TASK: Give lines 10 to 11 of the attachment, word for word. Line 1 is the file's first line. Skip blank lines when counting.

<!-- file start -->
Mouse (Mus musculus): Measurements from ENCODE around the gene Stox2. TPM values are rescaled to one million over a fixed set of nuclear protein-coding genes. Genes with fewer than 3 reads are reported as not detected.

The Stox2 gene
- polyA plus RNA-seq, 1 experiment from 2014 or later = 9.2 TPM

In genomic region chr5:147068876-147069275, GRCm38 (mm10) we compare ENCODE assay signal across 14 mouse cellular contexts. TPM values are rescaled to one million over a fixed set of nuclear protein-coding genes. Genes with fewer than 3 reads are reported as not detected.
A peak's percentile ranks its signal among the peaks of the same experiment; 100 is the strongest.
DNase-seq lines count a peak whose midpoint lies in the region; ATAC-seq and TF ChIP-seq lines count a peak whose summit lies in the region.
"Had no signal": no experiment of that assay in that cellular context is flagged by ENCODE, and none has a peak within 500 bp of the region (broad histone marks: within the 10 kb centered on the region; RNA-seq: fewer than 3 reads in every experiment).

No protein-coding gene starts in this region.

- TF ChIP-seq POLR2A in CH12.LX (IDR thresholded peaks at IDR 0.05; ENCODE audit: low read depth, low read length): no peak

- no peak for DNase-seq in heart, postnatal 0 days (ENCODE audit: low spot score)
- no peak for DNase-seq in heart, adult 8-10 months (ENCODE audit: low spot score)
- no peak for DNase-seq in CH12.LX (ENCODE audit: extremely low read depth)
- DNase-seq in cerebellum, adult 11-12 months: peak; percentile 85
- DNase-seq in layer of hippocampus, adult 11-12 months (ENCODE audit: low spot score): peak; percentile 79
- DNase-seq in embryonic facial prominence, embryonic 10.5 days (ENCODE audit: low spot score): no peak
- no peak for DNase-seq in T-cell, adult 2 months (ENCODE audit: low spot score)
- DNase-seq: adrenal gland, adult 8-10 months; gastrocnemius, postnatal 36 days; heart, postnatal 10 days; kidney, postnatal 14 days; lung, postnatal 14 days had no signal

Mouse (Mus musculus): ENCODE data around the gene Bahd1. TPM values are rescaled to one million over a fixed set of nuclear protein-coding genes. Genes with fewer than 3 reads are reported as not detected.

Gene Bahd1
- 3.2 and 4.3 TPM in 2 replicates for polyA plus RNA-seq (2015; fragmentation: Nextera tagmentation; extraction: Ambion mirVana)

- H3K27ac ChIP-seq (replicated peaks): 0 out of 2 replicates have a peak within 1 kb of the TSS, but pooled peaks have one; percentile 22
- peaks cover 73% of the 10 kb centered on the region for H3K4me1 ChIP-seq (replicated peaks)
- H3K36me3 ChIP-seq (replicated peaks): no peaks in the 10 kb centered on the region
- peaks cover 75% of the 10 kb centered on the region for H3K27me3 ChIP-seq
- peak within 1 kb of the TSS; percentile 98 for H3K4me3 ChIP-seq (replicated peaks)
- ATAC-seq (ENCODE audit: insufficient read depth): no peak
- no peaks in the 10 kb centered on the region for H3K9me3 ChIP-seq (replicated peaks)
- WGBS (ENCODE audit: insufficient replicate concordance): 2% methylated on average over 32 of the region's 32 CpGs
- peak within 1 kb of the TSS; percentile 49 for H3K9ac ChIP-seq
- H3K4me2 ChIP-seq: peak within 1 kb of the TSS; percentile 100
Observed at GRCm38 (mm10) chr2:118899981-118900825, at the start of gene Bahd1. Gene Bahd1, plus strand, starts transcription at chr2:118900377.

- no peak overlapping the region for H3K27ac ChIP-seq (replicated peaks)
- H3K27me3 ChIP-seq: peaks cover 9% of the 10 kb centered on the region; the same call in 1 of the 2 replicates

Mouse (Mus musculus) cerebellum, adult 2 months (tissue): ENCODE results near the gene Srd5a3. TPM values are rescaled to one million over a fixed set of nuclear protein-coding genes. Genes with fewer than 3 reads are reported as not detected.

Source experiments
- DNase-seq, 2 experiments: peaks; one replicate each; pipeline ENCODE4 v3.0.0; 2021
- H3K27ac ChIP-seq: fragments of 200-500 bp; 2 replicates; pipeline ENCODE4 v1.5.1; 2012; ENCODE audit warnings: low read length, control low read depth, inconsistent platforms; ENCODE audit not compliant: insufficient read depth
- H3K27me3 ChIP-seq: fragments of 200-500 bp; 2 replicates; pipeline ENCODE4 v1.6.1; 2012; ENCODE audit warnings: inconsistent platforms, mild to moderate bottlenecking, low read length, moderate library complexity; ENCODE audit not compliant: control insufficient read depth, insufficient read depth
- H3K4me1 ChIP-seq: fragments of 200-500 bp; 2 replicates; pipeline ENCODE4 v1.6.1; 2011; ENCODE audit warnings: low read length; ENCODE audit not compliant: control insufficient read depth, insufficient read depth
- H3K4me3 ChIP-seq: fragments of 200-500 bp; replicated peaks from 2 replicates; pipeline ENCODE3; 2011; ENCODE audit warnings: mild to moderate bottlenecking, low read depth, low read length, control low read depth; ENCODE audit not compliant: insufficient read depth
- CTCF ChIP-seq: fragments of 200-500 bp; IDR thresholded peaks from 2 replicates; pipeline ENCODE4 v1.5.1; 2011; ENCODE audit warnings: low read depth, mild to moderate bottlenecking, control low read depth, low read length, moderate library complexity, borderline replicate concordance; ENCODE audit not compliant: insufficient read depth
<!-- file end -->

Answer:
- no peak for DNase-seq in heart, postnatal 0 days (ENCODE audit: low spot score)
- no peak for DNase-seq in heart, adult 8-10 months (ENCODE audit: low spot score)